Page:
Here are the pros and cons of priming cabinet-grade plywood.
|Pros of priming plywood||Cons of priming Plywood|
|A paint coat lasts longer when applied on a well-primed surface||It costs more to get and use primer|
|With waterproof primer, the plywood lasts longer||It takes longer to finish the paint job with a primer|
|Your plywood paint job looks the way you want it to look|
|It takes fewer paint layers to bring out the intended color|
The short-term advantage of not priming cabinet-grade plywood is that you can finish your project quickly. Even the money saved not buying primer is lost in the excess paint used to make the paint job opaque enough.
Similarly, the time saved finishing a paint job without priming is ultimately lost when the paint is peeled off, and you need to refresh the coat or repaint the plywood. In either case, priming doesn’t seem as optional as some might make it to be.
Let’s suppose you don’t want to prime your plywood cabinets and want to go straight to paint anyway. Is that possible? Technically, yes.
Is It Possible To Paint Plywood Cabinets?
You can paint plywood cabinets with or without primer, though you should use an appropriate primer and water-based paint for longevity. But even suboptimal paint choices can work on plywood cabinets, as this woodboard isn’t very restrictive.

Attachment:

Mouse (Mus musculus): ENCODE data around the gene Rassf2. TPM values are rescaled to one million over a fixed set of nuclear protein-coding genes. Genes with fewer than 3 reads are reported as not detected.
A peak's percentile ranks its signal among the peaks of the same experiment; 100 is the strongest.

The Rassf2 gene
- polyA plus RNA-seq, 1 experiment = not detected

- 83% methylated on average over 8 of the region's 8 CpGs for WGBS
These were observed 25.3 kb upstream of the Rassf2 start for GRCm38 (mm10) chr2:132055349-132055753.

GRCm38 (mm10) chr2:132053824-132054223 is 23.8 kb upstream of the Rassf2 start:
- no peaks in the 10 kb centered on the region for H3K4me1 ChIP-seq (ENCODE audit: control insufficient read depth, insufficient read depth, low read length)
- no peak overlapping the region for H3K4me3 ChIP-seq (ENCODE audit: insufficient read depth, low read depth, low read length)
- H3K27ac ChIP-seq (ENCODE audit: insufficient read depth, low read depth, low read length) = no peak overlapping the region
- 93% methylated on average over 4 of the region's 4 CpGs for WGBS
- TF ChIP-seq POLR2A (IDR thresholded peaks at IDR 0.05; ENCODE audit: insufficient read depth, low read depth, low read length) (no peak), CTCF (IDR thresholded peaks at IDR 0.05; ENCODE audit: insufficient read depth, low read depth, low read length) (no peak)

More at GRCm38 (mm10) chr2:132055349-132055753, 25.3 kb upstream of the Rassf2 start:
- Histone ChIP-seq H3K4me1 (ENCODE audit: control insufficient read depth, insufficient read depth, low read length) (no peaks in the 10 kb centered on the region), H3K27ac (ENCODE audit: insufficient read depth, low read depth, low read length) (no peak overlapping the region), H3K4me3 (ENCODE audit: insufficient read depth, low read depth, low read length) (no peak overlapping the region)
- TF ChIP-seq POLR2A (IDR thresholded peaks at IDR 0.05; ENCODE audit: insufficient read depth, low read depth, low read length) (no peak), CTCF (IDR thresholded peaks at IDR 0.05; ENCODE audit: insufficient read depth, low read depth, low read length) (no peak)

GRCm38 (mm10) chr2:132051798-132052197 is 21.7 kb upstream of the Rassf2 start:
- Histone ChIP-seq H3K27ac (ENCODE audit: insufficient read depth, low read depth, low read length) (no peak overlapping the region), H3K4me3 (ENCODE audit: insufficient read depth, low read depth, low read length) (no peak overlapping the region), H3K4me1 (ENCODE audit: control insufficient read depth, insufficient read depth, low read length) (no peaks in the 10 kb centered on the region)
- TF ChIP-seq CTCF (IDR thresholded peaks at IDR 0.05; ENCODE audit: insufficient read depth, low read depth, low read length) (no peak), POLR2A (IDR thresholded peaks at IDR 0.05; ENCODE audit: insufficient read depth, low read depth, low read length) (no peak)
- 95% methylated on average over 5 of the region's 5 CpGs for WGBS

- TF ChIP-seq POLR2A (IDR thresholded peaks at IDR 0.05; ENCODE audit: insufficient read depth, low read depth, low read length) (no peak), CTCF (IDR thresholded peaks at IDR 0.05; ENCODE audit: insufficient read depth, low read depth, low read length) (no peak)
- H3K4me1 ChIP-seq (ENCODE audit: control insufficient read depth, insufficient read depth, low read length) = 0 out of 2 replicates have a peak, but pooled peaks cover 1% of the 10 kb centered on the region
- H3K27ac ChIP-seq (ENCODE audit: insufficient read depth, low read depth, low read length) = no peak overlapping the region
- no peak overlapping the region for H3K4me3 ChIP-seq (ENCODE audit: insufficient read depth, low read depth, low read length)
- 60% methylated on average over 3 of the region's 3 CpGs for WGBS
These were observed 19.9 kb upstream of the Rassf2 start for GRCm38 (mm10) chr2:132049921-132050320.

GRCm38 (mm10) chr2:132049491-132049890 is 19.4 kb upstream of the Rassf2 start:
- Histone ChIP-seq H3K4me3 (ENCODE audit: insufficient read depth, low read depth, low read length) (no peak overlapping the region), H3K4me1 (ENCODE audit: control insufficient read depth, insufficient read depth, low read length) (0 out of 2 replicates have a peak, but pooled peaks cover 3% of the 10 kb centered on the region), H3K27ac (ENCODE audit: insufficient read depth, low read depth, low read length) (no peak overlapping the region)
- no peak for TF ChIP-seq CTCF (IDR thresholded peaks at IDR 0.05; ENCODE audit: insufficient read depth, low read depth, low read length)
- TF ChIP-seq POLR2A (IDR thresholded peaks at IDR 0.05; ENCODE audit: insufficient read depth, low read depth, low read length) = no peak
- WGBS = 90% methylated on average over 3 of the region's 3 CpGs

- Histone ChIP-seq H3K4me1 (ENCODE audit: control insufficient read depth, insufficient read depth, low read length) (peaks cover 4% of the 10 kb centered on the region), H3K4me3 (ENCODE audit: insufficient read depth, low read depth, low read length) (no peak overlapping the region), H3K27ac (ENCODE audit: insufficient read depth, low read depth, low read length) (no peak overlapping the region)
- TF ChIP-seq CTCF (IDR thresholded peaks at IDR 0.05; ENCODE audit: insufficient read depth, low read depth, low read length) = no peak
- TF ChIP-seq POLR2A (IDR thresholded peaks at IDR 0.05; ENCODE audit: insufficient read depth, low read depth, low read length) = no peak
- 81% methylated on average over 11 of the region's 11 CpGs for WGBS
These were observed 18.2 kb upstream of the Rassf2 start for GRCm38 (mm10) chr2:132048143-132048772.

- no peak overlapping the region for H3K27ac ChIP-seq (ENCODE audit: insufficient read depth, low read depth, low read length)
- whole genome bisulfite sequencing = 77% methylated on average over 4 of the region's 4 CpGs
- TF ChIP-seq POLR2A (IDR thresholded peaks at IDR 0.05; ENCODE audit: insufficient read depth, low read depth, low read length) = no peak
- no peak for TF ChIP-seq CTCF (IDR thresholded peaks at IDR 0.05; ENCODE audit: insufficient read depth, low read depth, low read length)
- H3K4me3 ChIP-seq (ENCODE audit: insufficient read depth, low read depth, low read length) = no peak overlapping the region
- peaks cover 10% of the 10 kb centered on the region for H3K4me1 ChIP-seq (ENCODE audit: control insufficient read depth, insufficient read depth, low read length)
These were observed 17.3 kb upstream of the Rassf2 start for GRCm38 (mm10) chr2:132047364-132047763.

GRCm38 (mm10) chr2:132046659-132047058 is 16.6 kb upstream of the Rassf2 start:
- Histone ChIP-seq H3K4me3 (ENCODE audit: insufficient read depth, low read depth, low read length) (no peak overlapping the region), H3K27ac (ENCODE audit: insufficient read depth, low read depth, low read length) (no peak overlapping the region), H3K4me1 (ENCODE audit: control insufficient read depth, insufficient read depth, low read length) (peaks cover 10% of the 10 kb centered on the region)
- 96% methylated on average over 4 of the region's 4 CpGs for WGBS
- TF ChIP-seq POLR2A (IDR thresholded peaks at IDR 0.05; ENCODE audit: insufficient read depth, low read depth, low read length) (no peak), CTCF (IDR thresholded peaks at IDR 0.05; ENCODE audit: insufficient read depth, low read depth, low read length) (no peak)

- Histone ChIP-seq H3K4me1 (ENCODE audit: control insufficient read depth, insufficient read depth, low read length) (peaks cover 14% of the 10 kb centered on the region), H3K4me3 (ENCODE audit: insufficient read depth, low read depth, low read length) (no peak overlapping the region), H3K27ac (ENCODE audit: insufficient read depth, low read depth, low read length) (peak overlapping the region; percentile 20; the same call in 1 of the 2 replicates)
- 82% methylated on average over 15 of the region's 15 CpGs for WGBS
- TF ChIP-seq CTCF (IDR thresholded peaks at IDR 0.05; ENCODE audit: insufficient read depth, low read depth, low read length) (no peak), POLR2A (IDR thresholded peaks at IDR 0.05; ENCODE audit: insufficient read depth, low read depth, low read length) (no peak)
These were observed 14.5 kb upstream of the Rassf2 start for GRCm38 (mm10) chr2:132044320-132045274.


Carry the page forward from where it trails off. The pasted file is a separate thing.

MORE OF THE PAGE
Oil-based paint can technically be applied to plywood, but how well it turns out depends on the grade of the plywood. Acrylic enamel paint is best for grade-A birch plywood. In contrast, construction-grade plywood is best left uncoated.
If you’re not familiar with different grades of plywood, don’t worry. You do not need to know about all the types when you want to build or paint a plywood cabinet. The only category you should be concerned with is cabinet-grade plywood.
What Is Considered Cabinet-Grade Plywood?
Cabinet-grade plywood is plywood made from hardwood sheets and used in cabinetry and furniture-making. It doesn’t always have the lamination job that laminated plywood does, but it can also come pre-laminated.
The finish of the cabinet dictates the painting choices and practices. The grade of the plywood, on the other hand, dictates how long the plywood will last and the types of projects it should be used for. In the section below, you will find out more about how lamination can affect plywood.
The Best Practices For Painting Cabinet-Grade Plywood
If you purchase plywood at your local big box store, it is most likely cabinet grade. Most plywood that is intended for non-sheathing use is usually cabinet grade. In other words, the following practices should be held up for pretty much any type of hardwood plywood.